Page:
Structural, Mechanical, and Reactivity Properties of Tricalcium Aluminate Using First-Principles Calculations

JOURNAL OF THE AMERICAN CERAMIC SOCIETY, Issue 4 2009
Hegoi Manzano
Although tricalcium aluminate (C3A) is one of the most important components of Portland cement, neither its reactivity nor its elastic moduli tensor have been fully determined yet. This work aims to shed some insights on these questions by means of ab-initio simulations. First our simulations have reproduced the details of its crystalline structure. Second, we have computed the full elastic moduli tensor of C3A, where we found that our value for the Young modulus (E=138.7 GPa) is in agreement with the values obtained by nanoindentation measurements. Finally, we have identified which atoms and sites are more suitable to suffer chemical attacks. [source]


High-Pressure Device for Fluid Extraction from Porous Materials: Application to Cement-Based Materials

JOURNAL OF THE AMERICAN CERAMIC SOCIETY, Issue 8 2008
Martin Cyr
A high-pressure device, reaching an axial pressure of 1000 MPa, intended to the extraction of the pore solution of rigid and slightly porous materials, has been developed to improve the efficiency of extraction. This paper gives an application of fluid extraction from mortars made with Portland cement. It includes an experimental study of the performance of the apparatus, and an analysis of the results in terms of efficiency of extraction, repeatability of measurement, and effect of the squeezing pressure on the pore solution composition. Results shows that: (1) the squeezing efficiency using our apparatus is higher than those found in the literature; (2) the measurement uncertainty ranges between 1.5% and 14%; (3) no significant effect of pressure (up to 1000 MPa) is observed for concentrations of Ca, Na, K, and Si. This paper suggests conducting extraction at 1000 MPa, especially on old concrete or concrete made with low W/C ratios. [source]


Comparative SEM study of the marginal adaptation of white and grey MTA and Portland cement

AUSTRALIAN ENDODONTIC JOURNAL, Issue 1 2007
Maryam Bidar dds
Abstract The use of a suitable substance that prevents egress of potential contaminants into the periapical tissues is important in endodontic surgery. The aim of the present study was to compare the marginal adaptation of three root-end filling materials (white mineral trioxide aggregate (MTA), grey MTA and Portland cement), using scanning electron microscopy. Seventy-five single-rooted extracted human teeth were used. The canals were instrumented and filled with gutta-percha. Following root-end resection and cavity preparation, root-end cavities were filled with white MTA, grey MTA or Portland cement. Using a diamond saw, roots were longitudinally sectioned into two halves. Under scanning electron microscopy, the gaps between the material and dentinal wall were measured. The data were analysed using Kruskal,Wallis test. The mean of the gap in grey MTA, white MTA and Portland cement was 211.6, 349 and 326.3 µm, respectively. The results indicate that the gap between grey MTA and the dentinal wall is less than other materials, but there was no significant difference between the materials tested in this study (P > 0.05). [source]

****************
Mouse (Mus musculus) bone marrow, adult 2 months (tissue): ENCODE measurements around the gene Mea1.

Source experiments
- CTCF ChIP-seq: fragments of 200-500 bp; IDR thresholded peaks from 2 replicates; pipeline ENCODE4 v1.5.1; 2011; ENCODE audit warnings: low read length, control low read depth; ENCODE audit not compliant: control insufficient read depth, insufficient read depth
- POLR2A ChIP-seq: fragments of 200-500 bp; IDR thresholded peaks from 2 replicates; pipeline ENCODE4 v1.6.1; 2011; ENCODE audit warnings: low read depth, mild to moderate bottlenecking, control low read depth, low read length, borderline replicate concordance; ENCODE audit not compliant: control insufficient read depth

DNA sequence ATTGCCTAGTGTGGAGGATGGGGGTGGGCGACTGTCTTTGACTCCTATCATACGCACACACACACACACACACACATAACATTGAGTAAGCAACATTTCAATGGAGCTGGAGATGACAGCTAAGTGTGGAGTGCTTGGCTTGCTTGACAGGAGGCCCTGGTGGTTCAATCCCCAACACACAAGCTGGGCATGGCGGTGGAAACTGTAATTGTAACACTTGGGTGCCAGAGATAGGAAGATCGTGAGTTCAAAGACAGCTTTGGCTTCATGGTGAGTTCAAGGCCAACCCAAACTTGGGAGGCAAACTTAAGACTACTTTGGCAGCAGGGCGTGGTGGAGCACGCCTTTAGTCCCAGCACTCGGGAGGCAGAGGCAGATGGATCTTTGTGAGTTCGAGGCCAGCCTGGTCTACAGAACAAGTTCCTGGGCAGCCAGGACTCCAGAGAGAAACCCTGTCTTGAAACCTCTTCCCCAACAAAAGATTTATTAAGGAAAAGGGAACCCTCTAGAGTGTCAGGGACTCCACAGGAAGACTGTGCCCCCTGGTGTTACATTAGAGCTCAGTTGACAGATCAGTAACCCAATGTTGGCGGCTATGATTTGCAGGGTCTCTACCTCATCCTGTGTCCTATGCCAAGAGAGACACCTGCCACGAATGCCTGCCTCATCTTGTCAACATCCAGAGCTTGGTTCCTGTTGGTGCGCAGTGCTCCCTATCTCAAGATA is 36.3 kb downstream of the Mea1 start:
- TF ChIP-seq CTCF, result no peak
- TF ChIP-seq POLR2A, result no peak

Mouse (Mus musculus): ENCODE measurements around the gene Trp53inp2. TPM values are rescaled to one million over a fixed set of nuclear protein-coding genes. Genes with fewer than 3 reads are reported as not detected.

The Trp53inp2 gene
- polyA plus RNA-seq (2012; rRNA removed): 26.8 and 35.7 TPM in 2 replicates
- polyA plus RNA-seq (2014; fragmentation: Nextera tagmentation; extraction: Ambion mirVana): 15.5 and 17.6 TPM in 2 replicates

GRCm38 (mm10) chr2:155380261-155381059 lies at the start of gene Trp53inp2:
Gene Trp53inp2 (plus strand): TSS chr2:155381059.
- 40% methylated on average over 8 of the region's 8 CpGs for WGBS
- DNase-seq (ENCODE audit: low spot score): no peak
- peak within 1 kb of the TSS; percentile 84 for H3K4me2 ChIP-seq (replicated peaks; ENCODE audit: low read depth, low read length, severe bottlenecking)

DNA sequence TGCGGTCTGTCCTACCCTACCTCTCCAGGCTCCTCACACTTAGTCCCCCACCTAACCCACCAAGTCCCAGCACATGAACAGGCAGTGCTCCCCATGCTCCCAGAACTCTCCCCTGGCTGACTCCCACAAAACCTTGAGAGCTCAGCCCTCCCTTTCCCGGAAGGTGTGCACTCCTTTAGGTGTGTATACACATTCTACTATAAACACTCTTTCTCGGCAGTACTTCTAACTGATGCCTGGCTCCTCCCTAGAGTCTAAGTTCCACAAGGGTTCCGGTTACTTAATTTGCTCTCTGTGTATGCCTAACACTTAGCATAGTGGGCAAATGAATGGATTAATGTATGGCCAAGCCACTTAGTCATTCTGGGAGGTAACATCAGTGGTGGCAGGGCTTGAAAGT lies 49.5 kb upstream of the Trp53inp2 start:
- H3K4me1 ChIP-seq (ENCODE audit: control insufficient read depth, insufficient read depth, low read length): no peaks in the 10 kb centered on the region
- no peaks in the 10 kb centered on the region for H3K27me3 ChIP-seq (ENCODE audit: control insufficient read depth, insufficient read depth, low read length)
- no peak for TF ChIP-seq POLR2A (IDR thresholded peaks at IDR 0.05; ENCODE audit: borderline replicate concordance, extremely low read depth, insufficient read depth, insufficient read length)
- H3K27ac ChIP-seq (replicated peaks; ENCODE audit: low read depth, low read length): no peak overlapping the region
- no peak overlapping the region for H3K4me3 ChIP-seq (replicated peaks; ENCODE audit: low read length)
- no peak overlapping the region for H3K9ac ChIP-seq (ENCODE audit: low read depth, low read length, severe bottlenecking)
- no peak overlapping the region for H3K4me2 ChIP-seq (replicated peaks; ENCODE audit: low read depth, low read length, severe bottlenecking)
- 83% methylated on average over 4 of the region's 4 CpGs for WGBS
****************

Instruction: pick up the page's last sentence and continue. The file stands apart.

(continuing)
The biocompatibility of modified experimental Portland cements with potential for use in dentistry

INTERNATIONAL ENDODONTIC JOURNAL, Issue 12 2008
J. Camilleri
Abstract Aim, To evaluate the biocompatibility of a group of new potential dental materials and their eluants by assessing cell viability. Methodology, Calcium sulpho-aluminate cement (CSA), calcium fluoro-aluminate cement (CFA) and glass,ionomer cement (GIC; Ketac Molar), used as the control, were tested for biocompatibility. Using a direct test method cell viability was measured quantitatively using alamarBlueÔ dye, and an indirect test method where cells were grown on material elutions and cell viability was assessed using methyltetrazolium (MTT) assay as recommended by ISO 10 993-Part 5 for in vitro testing. Statistical analysis was performed by analysis of variance and Tukey multi-comparison test method. Results, Elution collected from the prototype cements and the GIC cured for 1 and 7 days allowed high cell activity after 24 h cell exposure, which reduced after 48 h when compared to the nontoxic glass,ionomer control, but increased significantly after 72 h cell contact. Elutions collected after 28 days revealed reduced cell activity at all cell exposure times. Cells placed in direct contact with the prototype materials showed reduced cell activity when compared with the control. Conclusions, Cell growth was poor when seeded in direct contact with the prototype cements. GIC encouraged cell growth after 1 day of contact. The eluted species for all the cements tested exhibited adequate cell viability in the early ages with reduced cell activity at 28 days. Changes in the production of calcium hydroxide as a by-product of cement hydration affect the material biocompatibility adversely. [source]


Characterization of Portland cements by X-ray spectrometry allied to chemometrics

JOURNAL OF CHEMOMETRICS, Issue 11-12 2006
Karen Goraieb